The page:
There’s a reason the Detroit Lions were selected for “Hard Knocks.”
His name is Dan Campbell.
The second-year head coach burst onto the scene as a rookie in 2021 as perhaps the league’s most colorful character manning an NFL sideline. Bill Belichick, he is not. After Campbell’s 2021 screed on biting off kneecaps, HBO and NFL Films probably went ahead and penciled the Lions in for 2022. As long as Campbell survived 2021, that is.
Survive he did. The Lions posted one of the league’s worst records at 3-13-1. But Campbell’s energetic, player-friendly approach endeared him in Detroit and gave hope to the Lions faithful they can just maybe, finally build something around their passion-powered coach. This season’s results will go a long way in determining how well that faith is placed. But through one episode, he’s delivered for “Hard Knocks.”
‘Doesn’t matter if you have one ass cheek and three toes’
The annual series that generally features a bad-to-mediocre team’s training camp and preseason honed in on Campbell from the opening clip on Tuesday. He opened the season by delivering a speech like only Campbell can featuring the most Campbell of concepts: Grit.
Campbell, while speaking to his team, pointed to to the word “grit” written in big block letters on the wall of the meeting room. He then explained what grit means to him.
“To me, it means we’ll play anywhere,” Campbell said. “We’ll play on grass. We’ll play on turf. We’ll go to a f***ing landfill.
“It doesn’t matter. Doesn’t matter if you have one ass cheek and three toes, I will beat your ass.”
Here’s the short version:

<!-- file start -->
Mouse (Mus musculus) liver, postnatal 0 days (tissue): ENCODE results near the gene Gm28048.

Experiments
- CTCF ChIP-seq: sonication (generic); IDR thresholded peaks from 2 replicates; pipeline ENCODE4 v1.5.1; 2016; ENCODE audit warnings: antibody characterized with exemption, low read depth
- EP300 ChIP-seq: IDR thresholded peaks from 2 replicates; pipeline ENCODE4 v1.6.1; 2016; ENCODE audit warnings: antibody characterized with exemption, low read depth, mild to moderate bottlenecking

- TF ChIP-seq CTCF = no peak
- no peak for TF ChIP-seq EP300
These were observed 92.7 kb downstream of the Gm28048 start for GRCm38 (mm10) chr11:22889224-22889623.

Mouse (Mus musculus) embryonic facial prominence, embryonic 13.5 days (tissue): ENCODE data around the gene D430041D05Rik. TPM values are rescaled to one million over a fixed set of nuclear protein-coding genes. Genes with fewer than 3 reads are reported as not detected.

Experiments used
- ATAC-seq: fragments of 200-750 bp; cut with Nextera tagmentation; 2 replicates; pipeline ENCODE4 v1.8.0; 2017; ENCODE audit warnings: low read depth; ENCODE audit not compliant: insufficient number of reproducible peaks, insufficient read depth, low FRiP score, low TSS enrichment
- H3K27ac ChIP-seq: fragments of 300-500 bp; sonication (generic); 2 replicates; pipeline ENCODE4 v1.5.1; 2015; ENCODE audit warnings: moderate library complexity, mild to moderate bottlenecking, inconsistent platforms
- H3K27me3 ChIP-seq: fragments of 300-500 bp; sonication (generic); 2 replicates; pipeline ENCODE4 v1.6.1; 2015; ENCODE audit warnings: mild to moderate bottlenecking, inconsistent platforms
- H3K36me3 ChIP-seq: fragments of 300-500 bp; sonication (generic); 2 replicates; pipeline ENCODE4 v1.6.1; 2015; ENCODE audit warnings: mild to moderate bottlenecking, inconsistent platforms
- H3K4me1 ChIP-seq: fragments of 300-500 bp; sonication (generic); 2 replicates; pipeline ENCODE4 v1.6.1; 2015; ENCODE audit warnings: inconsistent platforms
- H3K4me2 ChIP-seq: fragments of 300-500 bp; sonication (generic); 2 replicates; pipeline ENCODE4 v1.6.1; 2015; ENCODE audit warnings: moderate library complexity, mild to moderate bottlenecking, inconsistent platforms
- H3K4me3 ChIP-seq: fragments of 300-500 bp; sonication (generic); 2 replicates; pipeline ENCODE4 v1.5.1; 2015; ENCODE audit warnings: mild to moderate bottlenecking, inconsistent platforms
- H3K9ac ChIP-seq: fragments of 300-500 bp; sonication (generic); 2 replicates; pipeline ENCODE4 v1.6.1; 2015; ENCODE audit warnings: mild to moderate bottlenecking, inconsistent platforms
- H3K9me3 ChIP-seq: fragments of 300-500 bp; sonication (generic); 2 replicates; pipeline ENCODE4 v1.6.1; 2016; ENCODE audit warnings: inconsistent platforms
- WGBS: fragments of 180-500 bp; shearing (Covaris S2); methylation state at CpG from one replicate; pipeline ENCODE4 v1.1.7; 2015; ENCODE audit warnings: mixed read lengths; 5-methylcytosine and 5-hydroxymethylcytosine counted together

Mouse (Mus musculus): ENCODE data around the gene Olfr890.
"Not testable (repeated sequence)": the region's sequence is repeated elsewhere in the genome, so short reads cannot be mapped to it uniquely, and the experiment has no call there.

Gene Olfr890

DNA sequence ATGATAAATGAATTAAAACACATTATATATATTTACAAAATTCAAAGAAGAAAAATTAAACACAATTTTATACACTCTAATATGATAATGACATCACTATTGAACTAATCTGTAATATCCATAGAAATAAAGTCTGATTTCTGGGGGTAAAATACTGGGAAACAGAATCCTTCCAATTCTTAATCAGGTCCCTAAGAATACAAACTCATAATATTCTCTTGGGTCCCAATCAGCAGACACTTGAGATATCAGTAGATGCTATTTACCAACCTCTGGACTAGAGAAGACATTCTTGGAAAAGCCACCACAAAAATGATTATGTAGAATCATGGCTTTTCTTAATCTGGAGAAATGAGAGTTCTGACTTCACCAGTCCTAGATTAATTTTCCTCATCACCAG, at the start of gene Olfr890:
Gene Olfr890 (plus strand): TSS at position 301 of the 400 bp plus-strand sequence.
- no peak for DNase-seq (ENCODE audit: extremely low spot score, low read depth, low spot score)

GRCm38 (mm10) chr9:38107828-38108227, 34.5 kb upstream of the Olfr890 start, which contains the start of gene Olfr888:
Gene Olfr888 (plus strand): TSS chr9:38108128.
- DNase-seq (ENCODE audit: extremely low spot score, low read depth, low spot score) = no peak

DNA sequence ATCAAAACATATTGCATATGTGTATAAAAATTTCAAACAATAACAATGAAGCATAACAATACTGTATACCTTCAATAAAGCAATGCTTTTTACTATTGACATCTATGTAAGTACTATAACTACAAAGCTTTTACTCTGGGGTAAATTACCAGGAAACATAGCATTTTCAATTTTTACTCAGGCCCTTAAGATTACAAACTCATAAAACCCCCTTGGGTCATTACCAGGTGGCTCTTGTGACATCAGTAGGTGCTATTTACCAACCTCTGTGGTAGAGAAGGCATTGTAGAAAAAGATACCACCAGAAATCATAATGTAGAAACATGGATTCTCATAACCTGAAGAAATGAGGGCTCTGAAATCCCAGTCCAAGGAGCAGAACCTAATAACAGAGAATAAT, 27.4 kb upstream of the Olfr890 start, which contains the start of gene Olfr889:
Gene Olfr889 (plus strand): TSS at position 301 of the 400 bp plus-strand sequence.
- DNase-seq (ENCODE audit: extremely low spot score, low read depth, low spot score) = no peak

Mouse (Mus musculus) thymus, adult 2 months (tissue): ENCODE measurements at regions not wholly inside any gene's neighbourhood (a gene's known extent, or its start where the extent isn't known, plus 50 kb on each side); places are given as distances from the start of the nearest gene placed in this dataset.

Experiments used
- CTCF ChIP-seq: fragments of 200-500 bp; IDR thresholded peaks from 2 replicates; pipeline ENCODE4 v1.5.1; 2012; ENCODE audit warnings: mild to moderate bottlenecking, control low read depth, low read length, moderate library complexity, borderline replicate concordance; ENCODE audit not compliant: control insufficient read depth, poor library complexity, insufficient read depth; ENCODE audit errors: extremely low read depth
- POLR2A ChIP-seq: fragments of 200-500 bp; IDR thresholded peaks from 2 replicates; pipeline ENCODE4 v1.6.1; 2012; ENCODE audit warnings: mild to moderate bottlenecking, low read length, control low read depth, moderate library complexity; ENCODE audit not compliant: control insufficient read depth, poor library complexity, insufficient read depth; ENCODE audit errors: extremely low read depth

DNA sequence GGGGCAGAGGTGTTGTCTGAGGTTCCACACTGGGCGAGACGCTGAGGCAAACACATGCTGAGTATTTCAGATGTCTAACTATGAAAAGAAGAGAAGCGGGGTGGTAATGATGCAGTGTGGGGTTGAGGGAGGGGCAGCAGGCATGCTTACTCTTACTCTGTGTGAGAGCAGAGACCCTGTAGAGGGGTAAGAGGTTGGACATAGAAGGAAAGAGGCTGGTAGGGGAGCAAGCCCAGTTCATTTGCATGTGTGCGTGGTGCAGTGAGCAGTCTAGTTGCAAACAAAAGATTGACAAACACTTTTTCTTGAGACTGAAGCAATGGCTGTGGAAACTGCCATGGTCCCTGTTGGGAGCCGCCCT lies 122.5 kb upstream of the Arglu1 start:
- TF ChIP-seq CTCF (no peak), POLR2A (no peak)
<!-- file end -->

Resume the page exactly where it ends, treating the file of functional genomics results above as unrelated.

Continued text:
Campbell’s enthusiasm appears infectiious — at least through the eyes of “Hard Knocks” lenses. Campbell, a 10-year NFL veteran as a tight end — took part in a grueling up-and-down exercise drill with the team. He kept up remarkably well for a 46-year-old alongside professional athletes in their prime. Again, imagine Belichick doing the same.
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He’s clearly won over running back Jamaal Williams, who delivered an impassioned speech to break a huddle after a hard practice in pads. The speech was used to promote the show and inspired a Campbell-esque vow from Williams to “run you over while crying” if you question his strength.
That speech from Williams followed up one of Campbell’s own, in which he sympathized with his players after the first padded practice of camp.
“I swear to God I’m not a lunatic,” Cambpell told his players. “I swear to you. If I absolutely knew we could get to where we need to get without ever putting pads on, I’d do it. I don’t want to put anybody in jeopardy.”
He went on to explain that the physical practice early in training camp will contribute to mitigating injuries down the road and have his players better prepared to compete.
“I’ve got a plan, I swear to you,” Campbell continued. “All I think about is you guys. That’s all I think about. That’s all I f***ing think about is you guys and how I set you up for the best f***ing possible advantage I can give you. I just need you to trust me. That’s all.”
He then gave the stage to Williams for his huddle break.
Aidan Hutchinson’s song and dance
Campbell also set the stage for some light rookie hazing during the episode. That includes vaunted No. 2 overall pick Aidan Hutchinson, Detroit’s presumed pass-rushing savior out of the University of Michigan. Lions rookies are required to perform a song-and-dance routine in front of their teammates. They do so while disclosing their signing bonus.
For Hutchinson, his signing bonus is large. His song of choice? Michael Jackson’s Billie Jean.
“My name’s Aidan Hutchinson. I’m from Michigan, and my signing bonus was 23 mill,” Hutchinson said.
He then broke into his routine to the delight of his teammates:
Fellow rookie and sixth-round linebacker Malcolm Rodríguez took his turn on the stage as well. He sheepishly touted his considerably smaller though surely satisfying $188,000 signing bonus before doing his version of a salsa routine.
The routines — and the entire episode — were an ode to all things Campbell.
The jury’s still out on how Campbell’s tactics will translate to on-field success. But for now, his approach appears to be winning over his players and his coaching staff. And that’s a good start. However it ends, the ride promises to be a uniquely Dan Campbell experience. Just like Tuesday’s closing credits:
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